On inauguration day, a transition at NASA, too
Posted January 20
As Donald J. Trump takes the oath of office on the western front of the Capitol building, another transition is taking place three blocks south at NASA Headquarters. After eight years as NASA Administrator Maj. Gen. Charles F. Bolden Jr. is stepping down and Marshall Space Flight Director Robert Lightfoot is assuming an acting role until a successor is named by Trump and confirmed by Congress.
Born in Columbia, S.C., Bolden is a graduate of the United States Naval Academy who served 34 years in the Marine Corps as a naval aviator flying attack aircraft in Vietnam. He went on to test pilot a variety of ground attack aircraft before beginning his next career with NASA.
Bolden was selected in NASA’s ninth group of astronauts in 1980. He flew four space shuttle missions, logging over 680 hours in space. He served as pilot on STS-61-C and STS-31; he commanded STS-45 and STS-60. His flights included deployment of the Hubble Space Telescope and the first joint U.S.-Russian shuttle mission, which featured a cosmonaut as a member of his crew.
Bolden’s tenure was summed up in a video released by NASA Thursday narrated by LeVar Burton, of Star Trek: The Next Generation. "From the segregated South to space, Charlie Bolden’s journey has served to shape a true leader,” Burton said in the video.
I’ve had the privilege of crossing paths with Bolden a couple of times from the hallways of NASA headquarters to a launchpad at the Kennedy Space Center and most recently last year at the State of NASA address in a giant aircraft hangar at the NASA Langley Research Center in Hampton, Va. He is easy-going guy, full of energy and very easy to talk to. If you address him as Administrator Bolden or even Major General, he consistently responds “please, call me Charlie."
Charlie is quick to ask about you. Whether a veteran NASA employee or a volunteer in the NASA/JPL Solar System Ambassador program like me, he makes sure you leave the conversation feeling like a valued part of the mission.
The last time I had a few minutes to chat with him, we talked about the importance of STEM education and outreach into our local communities. He also talked a bit about his friend Ron McNair, fellow astronaut and South Carolinian, who was lost on the Space Shuttle Challenger. McNair encouraged him to apply to the astronaut corps. He calls his friendship with McNair his “Sputnik moment.”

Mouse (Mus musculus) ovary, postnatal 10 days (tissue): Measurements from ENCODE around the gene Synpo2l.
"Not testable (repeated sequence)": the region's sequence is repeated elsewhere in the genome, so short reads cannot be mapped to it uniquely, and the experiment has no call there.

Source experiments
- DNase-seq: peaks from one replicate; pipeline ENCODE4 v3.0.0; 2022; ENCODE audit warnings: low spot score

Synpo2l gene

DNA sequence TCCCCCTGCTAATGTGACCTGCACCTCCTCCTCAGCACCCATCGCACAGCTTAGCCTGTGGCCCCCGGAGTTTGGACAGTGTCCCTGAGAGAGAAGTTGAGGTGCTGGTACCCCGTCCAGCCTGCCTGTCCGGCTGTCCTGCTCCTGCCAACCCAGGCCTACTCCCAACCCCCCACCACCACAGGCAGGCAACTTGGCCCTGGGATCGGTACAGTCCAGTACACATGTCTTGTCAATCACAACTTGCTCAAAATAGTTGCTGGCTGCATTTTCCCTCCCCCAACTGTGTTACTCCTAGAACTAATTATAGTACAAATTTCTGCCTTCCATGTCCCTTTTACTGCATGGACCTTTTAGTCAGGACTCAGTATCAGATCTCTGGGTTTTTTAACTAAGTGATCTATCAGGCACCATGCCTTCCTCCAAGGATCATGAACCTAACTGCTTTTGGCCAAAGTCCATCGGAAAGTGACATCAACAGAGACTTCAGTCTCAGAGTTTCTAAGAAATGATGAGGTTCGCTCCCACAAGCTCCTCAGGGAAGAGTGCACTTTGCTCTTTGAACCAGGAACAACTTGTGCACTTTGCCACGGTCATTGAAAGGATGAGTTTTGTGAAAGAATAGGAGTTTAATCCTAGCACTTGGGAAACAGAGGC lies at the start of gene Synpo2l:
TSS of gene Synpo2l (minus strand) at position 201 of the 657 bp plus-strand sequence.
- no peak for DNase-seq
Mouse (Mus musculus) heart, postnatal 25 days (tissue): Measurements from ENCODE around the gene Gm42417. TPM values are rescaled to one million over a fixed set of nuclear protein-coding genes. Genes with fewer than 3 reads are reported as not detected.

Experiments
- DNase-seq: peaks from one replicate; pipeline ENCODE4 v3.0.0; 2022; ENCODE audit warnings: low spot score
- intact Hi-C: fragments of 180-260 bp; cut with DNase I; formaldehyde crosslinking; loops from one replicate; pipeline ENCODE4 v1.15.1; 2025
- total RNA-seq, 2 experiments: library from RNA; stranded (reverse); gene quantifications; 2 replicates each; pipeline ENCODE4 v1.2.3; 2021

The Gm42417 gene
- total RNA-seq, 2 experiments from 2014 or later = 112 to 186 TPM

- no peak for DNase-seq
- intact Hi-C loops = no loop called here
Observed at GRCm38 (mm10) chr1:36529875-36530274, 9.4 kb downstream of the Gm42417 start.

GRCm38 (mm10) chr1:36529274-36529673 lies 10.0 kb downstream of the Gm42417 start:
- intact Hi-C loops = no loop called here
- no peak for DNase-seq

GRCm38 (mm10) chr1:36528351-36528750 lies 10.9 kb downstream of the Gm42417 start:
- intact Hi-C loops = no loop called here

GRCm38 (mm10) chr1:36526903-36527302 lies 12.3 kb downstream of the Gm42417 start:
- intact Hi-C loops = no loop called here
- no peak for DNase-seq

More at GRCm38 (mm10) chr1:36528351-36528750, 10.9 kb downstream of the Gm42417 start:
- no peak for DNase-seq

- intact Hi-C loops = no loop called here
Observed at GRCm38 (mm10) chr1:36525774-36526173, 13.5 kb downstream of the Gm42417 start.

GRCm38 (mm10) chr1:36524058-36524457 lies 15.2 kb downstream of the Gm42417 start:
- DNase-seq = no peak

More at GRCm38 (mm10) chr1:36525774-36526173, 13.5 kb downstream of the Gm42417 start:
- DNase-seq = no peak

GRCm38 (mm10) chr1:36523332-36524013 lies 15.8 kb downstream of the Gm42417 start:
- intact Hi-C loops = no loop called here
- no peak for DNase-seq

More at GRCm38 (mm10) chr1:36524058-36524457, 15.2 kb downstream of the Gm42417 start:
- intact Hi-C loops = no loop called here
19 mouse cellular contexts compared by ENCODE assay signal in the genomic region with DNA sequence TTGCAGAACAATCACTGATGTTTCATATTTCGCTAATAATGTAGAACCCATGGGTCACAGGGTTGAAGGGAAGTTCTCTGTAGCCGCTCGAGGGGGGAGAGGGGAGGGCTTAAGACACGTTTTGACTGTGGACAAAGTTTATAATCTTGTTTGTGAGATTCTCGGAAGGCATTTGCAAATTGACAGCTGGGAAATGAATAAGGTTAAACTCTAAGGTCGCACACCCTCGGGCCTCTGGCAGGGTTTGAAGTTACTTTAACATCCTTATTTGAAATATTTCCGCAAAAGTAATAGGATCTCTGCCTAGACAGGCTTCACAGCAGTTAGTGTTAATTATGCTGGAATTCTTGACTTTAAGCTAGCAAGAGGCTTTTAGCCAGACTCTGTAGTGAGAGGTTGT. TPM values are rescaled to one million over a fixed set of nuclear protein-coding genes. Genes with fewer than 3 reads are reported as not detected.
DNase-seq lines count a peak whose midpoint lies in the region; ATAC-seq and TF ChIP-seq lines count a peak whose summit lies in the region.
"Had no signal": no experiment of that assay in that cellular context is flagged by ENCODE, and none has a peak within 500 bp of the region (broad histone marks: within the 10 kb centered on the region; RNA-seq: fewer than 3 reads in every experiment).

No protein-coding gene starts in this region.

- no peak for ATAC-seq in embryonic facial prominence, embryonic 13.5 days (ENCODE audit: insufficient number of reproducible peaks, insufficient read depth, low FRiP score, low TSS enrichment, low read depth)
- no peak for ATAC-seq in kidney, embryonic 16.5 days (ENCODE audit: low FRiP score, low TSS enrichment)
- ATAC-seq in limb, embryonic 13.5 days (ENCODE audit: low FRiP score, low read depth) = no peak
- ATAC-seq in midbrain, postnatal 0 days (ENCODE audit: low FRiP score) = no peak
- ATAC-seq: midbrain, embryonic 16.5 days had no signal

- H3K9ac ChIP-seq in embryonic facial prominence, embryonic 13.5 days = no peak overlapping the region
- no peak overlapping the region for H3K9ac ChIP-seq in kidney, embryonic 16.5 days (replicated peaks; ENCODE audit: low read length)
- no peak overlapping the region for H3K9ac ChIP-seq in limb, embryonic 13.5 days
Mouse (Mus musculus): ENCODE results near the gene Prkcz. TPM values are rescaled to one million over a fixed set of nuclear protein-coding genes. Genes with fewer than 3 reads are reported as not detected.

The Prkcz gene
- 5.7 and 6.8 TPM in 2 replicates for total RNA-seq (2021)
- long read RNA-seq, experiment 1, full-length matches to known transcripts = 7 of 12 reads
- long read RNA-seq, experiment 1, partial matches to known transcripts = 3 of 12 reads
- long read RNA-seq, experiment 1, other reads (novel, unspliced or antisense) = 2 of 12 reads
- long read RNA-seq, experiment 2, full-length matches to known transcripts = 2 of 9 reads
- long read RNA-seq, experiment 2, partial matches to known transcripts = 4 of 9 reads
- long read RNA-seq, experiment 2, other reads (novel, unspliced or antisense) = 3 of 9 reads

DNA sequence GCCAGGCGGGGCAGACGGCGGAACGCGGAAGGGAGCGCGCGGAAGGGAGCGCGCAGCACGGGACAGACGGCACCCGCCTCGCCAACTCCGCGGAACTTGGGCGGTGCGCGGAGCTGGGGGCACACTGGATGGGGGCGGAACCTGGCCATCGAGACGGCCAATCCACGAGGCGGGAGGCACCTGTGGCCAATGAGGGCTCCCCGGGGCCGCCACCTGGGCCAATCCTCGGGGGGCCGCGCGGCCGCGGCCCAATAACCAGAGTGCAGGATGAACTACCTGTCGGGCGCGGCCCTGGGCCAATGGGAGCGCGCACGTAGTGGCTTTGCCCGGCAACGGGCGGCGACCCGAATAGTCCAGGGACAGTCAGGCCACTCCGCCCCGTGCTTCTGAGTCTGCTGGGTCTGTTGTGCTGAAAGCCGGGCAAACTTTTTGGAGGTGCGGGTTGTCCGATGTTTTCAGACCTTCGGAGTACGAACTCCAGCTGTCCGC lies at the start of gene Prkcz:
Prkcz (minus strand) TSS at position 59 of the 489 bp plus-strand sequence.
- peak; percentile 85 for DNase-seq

Bolden would later oversee efforts to return the shuttle to flight safely after the 1986 Challenger accident as chief of the safety division at NASA’s Johnson Space Center.
While North Carolina native James Webb was named to the position only 24 days into John F. Kennedy’s presidency, confirmation of the NASA administrator isn’t usually as high on the priority list of a new administration. Dr. Robert Frosch was confirmed by the Senate 170 days into the Carter administration and Bolden’s confirmation came 176 days into Obama’s first term.
Other presidents have opted not to replace NASA leadership. Daniel Goldin held the post from 1992 through 2001, through the Clinton and both Bush administrations.
President-elect Trump has created “landing teams” to manage transition issues at cabinet-level departments such as defense and commerce as well as agencies like NASA. Chris Shank, former policy director for the House Science Committee and deputy chief of staff for Rep. Lamar Smith (R-Texas), was tapped to lead the landing team at NASA. Prior to Shank’s time on Capitol Hill, he worked nearly 3 years at NASA as director of strategic investments and chief of strategic communications. Shank is also the sole member of the landing team at the National Science Foundation according to the transition website GreatAgain.gov.
The budget is likely among the top priorities for Lightfoot, Shank and the rest of the transition team. The Congressional Budget Act requires the Trump administration to submit an annual budget request to Congress by the first Monday in February.